But WJM's real question was whether the government was trying to make emergency regulations superior to constitutional provisions which guaranteed all fundamental freedoms with or without emergency. 

Knowing the art of keeping his delivery on line with Standing Orders, the MP skilfully touched on the issue of 400 people losing employment as a result of the closure of Leader Publications- a matter for the labour ministry.

Amused, he sniped: "They shall remain closed for six months, and that is until elections are held. Understanding the possible misuse of emergency regulations J. R.Jayewardene made it compulsory for a government to come before Parliament and have emergency extended each month. But the papers are sealed for six months. Maybe some people got hurt when qualifications were questioned and governance critiqued- but the truth is that the government cannot bear criticism. It only wants hosannas!"

Minister Seneviratne in his reply could not keep to his theme either- and had a few digs at the amiable Lokubandara.

Skirting the issue about the stipulated break for factory employees, he was more keen to prove that Lokubandara over the years had developed his unique gift of the gab but had compromised in the area of substance!

The country was facing a grave security threat, and the regulations were introduced to curb demoralizing of troops, he said.

Even the debate on the Minimum Wages (Indian) Labour Bill, an emotional topic to many legislators did not evoke the expected heat with many members getting stuck in the argument that there should no longer be any classification as '"Indian labour'but just the term 'labour'applicable to all Sri Lankan working class.

Vehemently opposing the classification and expressing fears about the welfare funds being mishandled was UNP's Renuka Herath. Those who have lived, worked and died here should be considered Sri Lankans she opined when burly John Amaratunga interjected.

" I have heard that the Sunday Leader editor is to be assassinated. It's shocking news. I want an assurance from the House that the editor and his entire family would be given adequate protection" he urged. Soon it was a government chorus of ''Richard de Soysa" and an equally vociferous opposition chorus about "Rohana Kumara". Straining to be heard, John Amaratunga in an emotionally charged tone claimed there was every reason to mistrust a government which had once sponsored an attack on the Sunday Leader editor and his wife.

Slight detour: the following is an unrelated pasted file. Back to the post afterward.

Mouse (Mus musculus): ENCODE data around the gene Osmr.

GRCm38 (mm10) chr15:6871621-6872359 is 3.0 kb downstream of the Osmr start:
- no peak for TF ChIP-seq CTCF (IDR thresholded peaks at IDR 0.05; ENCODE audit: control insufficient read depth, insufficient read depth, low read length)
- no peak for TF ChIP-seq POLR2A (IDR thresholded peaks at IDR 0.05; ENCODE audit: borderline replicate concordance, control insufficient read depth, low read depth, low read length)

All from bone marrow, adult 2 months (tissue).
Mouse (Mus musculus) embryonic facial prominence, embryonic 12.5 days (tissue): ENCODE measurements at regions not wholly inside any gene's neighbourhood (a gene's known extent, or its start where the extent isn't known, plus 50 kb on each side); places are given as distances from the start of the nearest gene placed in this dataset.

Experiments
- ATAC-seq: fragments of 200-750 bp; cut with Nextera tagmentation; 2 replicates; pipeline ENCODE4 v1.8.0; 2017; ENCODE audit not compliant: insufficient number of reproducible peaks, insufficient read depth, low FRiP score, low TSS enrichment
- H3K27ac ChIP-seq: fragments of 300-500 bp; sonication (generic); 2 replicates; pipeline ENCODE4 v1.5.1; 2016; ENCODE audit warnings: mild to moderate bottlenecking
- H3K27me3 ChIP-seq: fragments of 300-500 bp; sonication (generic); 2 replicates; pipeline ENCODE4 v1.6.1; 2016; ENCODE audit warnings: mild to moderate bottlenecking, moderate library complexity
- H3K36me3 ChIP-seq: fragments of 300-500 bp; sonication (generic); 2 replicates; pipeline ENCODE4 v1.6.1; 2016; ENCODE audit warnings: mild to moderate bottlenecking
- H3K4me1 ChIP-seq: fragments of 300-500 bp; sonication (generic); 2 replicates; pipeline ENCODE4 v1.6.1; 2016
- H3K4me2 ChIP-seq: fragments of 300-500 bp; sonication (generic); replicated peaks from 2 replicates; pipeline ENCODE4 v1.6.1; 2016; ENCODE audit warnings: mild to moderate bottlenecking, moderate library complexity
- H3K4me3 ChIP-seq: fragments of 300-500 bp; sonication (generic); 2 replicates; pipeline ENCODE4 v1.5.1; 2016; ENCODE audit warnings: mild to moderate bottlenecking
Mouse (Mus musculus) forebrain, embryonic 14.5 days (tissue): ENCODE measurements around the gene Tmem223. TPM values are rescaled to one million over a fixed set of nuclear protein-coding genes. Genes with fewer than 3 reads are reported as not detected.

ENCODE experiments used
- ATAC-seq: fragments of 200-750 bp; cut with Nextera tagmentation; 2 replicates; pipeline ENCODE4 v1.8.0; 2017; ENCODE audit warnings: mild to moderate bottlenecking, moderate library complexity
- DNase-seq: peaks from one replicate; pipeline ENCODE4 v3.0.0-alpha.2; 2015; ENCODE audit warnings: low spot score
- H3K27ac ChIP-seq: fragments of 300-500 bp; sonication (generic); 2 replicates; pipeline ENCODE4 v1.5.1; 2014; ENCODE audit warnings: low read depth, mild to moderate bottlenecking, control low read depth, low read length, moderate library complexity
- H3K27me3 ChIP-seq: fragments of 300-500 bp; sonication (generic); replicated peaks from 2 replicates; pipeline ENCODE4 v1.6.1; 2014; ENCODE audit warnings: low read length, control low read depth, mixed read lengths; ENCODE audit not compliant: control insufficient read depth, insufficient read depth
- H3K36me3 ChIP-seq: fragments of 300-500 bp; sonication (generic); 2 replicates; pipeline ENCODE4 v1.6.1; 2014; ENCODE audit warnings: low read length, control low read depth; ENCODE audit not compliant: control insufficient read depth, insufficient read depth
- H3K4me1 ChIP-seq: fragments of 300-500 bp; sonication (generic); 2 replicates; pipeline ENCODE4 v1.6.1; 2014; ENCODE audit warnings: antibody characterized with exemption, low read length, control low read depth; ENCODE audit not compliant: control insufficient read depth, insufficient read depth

"Therefore our fears are real" he claimed .

"Protect his life" thundered a vocal opposition while UNP's perennial heckler A.H.M. Azwer wished to know whether the minister had any other information on who might wish to kill the controversial journalist. 

"Richard de Soya must be turning in his grave" sniped minister Seneviratne while the House momentarily resembled a war zone with charges about harassment of journalists by different regimes being traded in frenzy.

Focus on Rights 

Censorship: a matter of opinion

Where the ruthless downing of press freedom is concerned, the Kumaratunga government can undoubtedly claim an impeccable historical kinship with many, including even that most famous defender of individual liberty, John Milton.

Milton's "Areopagatica" (1644) was primarily directed against the power of the licensor and it was Milton, after all, who voiced that immortal plea once to "Give me liberty to know, to utter and to argue freely according to conscience above all liberties……; Whoever knew Truth put to the worse, in a free and open encounter?" But then again, it was Milton whose proclaimed tolerance did not extend to what he hated, namely "popery and open superstition" which he said should be done away with. In later years, he himself was one of Cromwell's official censors. Several questions then immediately abound. 

What, in truth, compels leaders to countenance action beyond the norm in dealing with expression contrary to theirs? What prompts them to jettison guarantees of free expression, once proudly proclaimed by themselves as being integral and engage in a corrosive filtering of the truth to which the defence of a national emergency fails in many an instance?